• Problem Sensitivity - The ability to tell when something is wrong or is likely to go wrong. It does not involve solving the problem, only recognizing there is a problem.
     
  • Speech Clarity - The ability to speak clearly so others can understand you.
     
  • Speech Recognition - The ability to identify and understand the speech of another person.
     
  • Written Comprehension - The ability to read and understand information and ideas presented in writing.
     
  • Written Expression - The ability to communicate information and ideas in writing so others will understand.
     
  • Inductive Reasoning - The ability to combine pieces of information to form general rules or conclusions (includes finding a relationship among seemingly unrelated events).
     
  • Fluency of Ideas - The ability to come up with a number of ideas about a topic (the number of ideas is important, not their quality, correctness, or creativity).
     
    source: Occupational Information Network: Emergency Management Directors  updated June 2010
     


    Work Activities
    for Emergency Management Directors
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  • Communicating with Supervisors, Peers, or Subordinates - Providing information to supervisors, co-workers, and subordinates by telephone, in written form, e-mail, or in person.
     
  • Getting Information - Observing, receiving, and otherwise obtaining information from all relevant sources.
     
  • Making Decisions and Solving Problems - Analyzing information and evaluating results to choose the best solution and solve problems.
     
  • Communicating with Persons Outside Organization - Communicating with people outside the organization, representing the organization to customers, the public, government, and other external sources. This information can be exchanged in person, in writing, or by telephone or e-mail.
     
  • Establishing and Maintaining Interpersonal Relationships - Developing constructive and cooperative working relationships with others, and maintaining them over time.
     
  • Developing and Building Teams - Encouraging and building mutual trust, respect, and cooperation among team members.
     
  • Interacting With Computers - Using computers and computer systems (including hardware and software) to program, write software, set up functions, enter data, or process information.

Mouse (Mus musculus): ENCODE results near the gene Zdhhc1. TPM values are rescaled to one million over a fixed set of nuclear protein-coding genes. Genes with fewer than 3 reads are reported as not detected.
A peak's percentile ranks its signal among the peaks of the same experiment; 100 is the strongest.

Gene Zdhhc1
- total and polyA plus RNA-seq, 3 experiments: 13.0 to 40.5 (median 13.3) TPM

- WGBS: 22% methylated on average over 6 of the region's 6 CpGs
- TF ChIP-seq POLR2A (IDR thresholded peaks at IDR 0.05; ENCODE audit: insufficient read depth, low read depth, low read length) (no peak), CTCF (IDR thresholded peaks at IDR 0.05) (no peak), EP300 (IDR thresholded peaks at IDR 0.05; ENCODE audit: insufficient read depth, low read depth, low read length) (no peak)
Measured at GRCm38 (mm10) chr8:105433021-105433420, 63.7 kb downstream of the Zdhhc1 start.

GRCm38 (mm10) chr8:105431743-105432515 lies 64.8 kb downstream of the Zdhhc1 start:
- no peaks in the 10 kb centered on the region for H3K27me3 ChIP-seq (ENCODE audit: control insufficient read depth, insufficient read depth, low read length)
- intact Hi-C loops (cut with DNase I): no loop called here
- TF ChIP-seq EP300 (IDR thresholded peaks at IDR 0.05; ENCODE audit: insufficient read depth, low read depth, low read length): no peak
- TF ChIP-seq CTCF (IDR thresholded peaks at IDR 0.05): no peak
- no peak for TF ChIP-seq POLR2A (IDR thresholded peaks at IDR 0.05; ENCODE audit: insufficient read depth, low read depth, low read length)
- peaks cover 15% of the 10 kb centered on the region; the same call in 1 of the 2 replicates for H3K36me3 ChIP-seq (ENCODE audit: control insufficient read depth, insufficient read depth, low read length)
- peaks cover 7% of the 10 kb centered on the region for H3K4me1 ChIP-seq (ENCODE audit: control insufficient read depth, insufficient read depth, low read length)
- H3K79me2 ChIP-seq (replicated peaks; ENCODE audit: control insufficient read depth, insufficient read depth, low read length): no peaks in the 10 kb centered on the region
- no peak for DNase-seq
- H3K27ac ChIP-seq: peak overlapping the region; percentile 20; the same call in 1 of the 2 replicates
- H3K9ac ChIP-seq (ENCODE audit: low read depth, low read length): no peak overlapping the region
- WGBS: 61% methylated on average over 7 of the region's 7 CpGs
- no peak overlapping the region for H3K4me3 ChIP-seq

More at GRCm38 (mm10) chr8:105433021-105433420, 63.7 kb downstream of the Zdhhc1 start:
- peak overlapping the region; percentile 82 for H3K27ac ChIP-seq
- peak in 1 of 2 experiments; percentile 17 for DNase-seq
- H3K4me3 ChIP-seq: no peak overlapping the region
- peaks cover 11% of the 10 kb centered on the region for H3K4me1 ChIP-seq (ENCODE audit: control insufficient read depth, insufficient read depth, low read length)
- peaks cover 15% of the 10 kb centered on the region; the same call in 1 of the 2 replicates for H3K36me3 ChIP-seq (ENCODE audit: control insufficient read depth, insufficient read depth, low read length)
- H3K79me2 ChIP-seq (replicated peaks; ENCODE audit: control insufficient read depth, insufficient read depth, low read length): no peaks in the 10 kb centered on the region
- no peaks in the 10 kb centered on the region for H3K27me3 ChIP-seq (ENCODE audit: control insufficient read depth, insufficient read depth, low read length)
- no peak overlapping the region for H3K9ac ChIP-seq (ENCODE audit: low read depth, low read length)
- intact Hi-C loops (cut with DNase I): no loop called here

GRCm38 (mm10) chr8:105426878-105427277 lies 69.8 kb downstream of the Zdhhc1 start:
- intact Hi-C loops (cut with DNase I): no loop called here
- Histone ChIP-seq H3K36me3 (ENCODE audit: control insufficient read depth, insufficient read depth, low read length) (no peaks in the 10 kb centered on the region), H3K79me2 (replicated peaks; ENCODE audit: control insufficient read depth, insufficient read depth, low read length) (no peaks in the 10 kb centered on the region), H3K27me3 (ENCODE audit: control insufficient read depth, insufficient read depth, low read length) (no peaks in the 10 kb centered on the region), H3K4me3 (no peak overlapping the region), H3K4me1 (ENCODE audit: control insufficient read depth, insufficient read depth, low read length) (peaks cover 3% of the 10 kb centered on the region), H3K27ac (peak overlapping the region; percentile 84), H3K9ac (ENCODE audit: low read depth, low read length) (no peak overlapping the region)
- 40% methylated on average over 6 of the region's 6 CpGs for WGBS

• Updating and Using Relevant Knowledge - Keeping up-to-date technically and applying new knowledge to your job.
     
  • Training and Teaching Others - Identifying the educational needs of others, developing formal educational or training programs or classes, and teaching or instructing others.
     
  • Identifying Objects, Actions, and Events - Identifying information by categorizing, estimating, recognizing differences or similarities, and detecting changes in circumstances or events.
     
    source: Occupational Information Network: Emergency Management Directors  updated June 2010
     


    Interests
    for Emergency Management Directors
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  • Social - Social occupations frequently involve working with, communicating with, and teaching people. These occupations often involve helping or providing service to others.
     
  • Enterprising - Enterprising occupations frequently involve starting up and carrying out projects. These occupations can involve leading people and making many decisions. Sometimes they require risk taking and often deal with business.
     
    source: Occupational Information Network: Emergency Management Directors  updated June 2008
     


    Work Styles
    for Emergency Management Directors
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  • Dependability - Job requires being reliable, responsible, and dependable, and fulfilling obligations.
     
  • Integrity - Job requires being honest and ethical.
     
  • Stress Tolerance - Job requires accepting criticism and dealing calmly and effectively with high stress situations.
     
  • Initiative - Job requires a willingness to take on responsibilities and challenges.
     
  • Leadership - Job requires a willingness to lead, take charge, and offer opinions and direction.
     
  • Analytical Thinking - Job requires analyzing information and using logic to address work-related issues and problems.